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Dec 28th, 2008

Taliban’s Power Growing on Kabul’s Doorstep

Seven years after fall, militia attempts to re-establish rule

Image: Afghans holding weapons
This image taken from television footage June 26, 2008, reportedly shows Afghan militants holding weapons next to the burning wreckage of a vehicle in Wardak province, Afghanistan. (Photo credit: The Associated Press)

Dec. 27, 2008

WARDAK PROVINCE, Afghanistan — Two months ago, Mohammad Anwar recalls, the Taliban paraded accused thieves through his village, tarred their faces with oil and threw them in jail.

The public punishment was a clear sign to villagers that the Taliban are now in charge. And the province they took over lies just 30 miles from the Afghan capital of Kabul, right on the main highway.

The Taliban has long operated its own shadow government in the most dangerous parts of Afghanistan, but its power is now spreading north to the doorstep of Kabul, according to Associated Press interviews with a dozen government officials, analysts, Taliban commanders and Afghan villagers. More than seven years after the U.S.-led invasion, the Islamic militia is attempting — at least in name — to reconstitute the government by which it ruled Afghanistan in the late 1990s.

Over the past year in Wardak province alone, Taliban fighters have taken over district centers, set up checkpoints on rural highways and captured Afghan soldiers. The Taliban in Wardak has its own governor and military chief, its own pseudo-court system and its own religious leaders who act as judges. Bands of armed militants in beat-up trucks cruise the countryside, dispensing their own justice against accused spies and thieves. …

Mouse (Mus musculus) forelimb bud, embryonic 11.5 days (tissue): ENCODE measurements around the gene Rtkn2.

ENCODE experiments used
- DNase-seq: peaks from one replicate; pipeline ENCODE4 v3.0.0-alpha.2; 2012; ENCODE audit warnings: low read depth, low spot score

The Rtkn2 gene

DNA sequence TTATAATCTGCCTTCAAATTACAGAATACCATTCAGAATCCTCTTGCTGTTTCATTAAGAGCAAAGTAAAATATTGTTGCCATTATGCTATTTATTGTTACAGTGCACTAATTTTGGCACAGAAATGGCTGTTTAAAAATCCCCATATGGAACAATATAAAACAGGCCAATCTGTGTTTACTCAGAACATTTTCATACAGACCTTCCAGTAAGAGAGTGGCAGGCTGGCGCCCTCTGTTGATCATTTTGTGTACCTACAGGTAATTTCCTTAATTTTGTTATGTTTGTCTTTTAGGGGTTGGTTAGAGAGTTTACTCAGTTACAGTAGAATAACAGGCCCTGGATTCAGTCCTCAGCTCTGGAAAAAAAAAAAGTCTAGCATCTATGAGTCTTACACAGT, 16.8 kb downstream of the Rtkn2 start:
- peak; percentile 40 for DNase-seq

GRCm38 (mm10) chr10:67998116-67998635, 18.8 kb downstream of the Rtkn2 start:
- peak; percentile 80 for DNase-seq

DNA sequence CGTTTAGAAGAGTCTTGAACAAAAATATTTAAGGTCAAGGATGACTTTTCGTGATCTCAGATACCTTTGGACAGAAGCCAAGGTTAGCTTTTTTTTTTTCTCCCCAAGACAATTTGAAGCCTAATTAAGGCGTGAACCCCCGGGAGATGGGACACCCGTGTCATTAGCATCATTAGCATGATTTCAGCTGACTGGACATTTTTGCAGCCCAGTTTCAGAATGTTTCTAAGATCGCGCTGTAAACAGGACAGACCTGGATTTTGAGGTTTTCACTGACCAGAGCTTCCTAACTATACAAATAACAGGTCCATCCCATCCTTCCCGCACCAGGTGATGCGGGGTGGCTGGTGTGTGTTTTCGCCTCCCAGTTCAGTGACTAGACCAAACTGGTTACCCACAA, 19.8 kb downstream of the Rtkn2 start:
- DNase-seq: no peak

‘Talibanization’ of countryside

In a growing number of regions, insurgents have put in place:

  • Militant commanders who serve as self-described governors and police or military chiefs of provinces.
  • A 10 percent “tax” — a forced payment at gunpoint, Western officials say — on rich families, or donations by poorer families of food and shelter for fighters.
  • A military draft that forces fighting-age males to join the Taliban for months-long rotations.
  • A parallel judicial system run by religious scholars who impose such punishments as tarring, public humiliation and chopping off hands.
  • The closing of Afghan schools or the forcing of schools to replace science with more religious study.
  • Manned Taliban or militant checkpoints to demand highway taxes and search vehicles for government employees or foreigners.

The increasing “Talibanization” is taking place in wide areas of countryside where the U.S., NATO and government of Hamid Karzai don’t have enough troops for a permanent presence. Recognizing this, the U.S. plans to send its newest influx of troops in January into Wardak and Logar, right next to Kabul. Between 20,000 and 30,000 new American forces are scheduled to arrive by the summer. …